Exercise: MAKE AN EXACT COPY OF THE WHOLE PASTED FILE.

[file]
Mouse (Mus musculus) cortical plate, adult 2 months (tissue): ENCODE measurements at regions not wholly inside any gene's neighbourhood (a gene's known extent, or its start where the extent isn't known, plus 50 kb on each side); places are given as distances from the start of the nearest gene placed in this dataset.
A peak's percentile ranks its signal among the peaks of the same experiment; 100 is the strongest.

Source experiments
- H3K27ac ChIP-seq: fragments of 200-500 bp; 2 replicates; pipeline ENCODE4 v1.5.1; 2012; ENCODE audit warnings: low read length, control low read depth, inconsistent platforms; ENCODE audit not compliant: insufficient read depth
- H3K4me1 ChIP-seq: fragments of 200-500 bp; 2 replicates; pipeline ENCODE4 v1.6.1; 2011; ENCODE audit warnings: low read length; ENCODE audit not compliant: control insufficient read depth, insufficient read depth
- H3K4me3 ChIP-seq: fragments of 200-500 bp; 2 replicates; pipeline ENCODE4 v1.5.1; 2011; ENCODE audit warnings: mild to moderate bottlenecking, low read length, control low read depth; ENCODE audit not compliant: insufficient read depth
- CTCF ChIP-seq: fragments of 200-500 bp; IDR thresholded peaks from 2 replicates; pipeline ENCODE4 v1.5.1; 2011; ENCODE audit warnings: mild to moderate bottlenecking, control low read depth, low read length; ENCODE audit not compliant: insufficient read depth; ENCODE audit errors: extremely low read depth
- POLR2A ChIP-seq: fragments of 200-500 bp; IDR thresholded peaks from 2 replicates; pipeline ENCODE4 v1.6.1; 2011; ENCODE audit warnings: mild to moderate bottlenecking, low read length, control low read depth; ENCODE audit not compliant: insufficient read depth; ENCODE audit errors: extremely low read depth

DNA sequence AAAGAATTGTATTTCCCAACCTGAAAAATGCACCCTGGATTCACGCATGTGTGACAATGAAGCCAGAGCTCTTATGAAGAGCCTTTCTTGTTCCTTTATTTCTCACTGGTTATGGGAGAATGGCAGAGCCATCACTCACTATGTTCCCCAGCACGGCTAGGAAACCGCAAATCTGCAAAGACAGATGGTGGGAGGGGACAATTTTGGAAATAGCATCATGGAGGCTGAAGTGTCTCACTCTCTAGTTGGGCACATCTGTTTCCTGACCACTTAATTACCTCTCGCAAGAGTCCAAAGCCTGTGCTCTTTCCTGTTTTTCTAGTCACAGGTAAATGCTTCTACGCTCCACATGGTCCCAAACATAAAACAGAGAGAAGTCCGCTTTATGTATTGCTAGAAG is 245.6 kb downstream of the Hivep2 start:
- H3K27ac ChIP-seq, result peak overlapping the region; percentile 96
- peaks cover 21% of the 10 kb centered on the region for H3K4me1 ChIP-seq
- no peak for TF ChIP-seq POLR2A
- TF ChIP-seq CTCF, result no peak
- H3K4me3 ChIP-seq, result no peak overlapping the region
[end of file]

Mouse (Mus musculus) cortical plate, adult 2 months (tissue): ENCODE measurements at regions not wholly inside any gene's neighbourhood (a gene's known extent, or its start where the extent isn't known, plus 50 kb on each side); places are given as distances from the start of the nearest gene placed in this dataset.
A peak's percentile ranks its signal among the peaks of the same experiment; 100 is the strongest.

Source experiments
- H3K27ac ChIP-seq: fragments of 200-500 bp; 2 replicates; pipeline ENCODE4 v1.5.1; 2012; ENCODE audit warnings: low read length, control low read depth, inconsistent platforms; ENCODE audit not compliant: insufficient read depth
- H3K4me1 ChIP-seq: fragments of 200-500 bp; 2 replicates; pipeline ENCODE4 v1.6.1; 2011; ENCODE audit warnings: low read length; ENCODE audit not compliant: control insufficient read depth, insufficient read depth
- H3K4me3 ChIP-seq: fragments of 200-500 bp; 2 replicates; pipeline ENCODE4 v1.5.1; 2011; ENCODE audit warnings: mild to moderate bottlenecking, low read length, control low read depth; ENCODE audit not compliant: insufficient read depth
- CTCF ChIP-seq: fragments of 200-500 bp; IDR thresholded peaks from 2 replicates; pipeline ENCODE4 v1.5.1; 2011; ENCODE audit warnings: mild to moderate bottlenecking, control low read depth, low read length; ENCODE audit not compliant: insufficient read depth; ENCODE audit errors: extremely low read depth
- POLR2A ChIP-seq: fragments of 200-500 bp; IDR thresholded peaks from 2 replicates; pipeline ENCODE4 v1.6.1; 2011; ENCODE audit warnings: mild to moderate bottlenecking, low read length, control low read depth; ENCODE audit not compliant: insufficient read depth; ENCODE audit errors: extremely low read depth

DNA sequence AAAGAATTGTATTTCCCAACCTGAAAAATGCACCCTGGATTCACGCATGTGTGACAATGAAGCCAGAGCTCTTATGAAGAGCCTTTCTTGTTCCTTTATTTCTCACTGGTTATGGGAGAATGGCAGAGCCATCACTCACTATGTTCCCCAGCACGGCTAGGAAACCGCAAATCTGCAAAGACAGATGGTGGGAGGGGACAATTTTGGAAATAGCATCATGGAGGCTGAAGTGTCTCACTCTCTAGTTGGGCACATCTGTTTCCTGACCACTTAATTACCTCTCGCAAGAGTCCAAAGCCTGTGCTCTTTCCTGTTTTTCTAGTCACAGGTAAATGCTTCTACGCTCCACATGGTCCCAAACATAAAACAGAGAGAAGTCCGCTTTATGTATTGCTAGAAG is 245.6 kb downstream of the Hivep2 start:
- H3K27ac ChIP-seq, result peak overlapping the region; percentile 96
- peaks cover 21% of the 10 kb centered on the region for H3K4me1 ChIP-seq
- no peak for TF ChIP-seq POLR2A
- TF ChIP-seq CTCF, result no peak
- H3K4me3 ChIP-seq, result no peak overlapping the region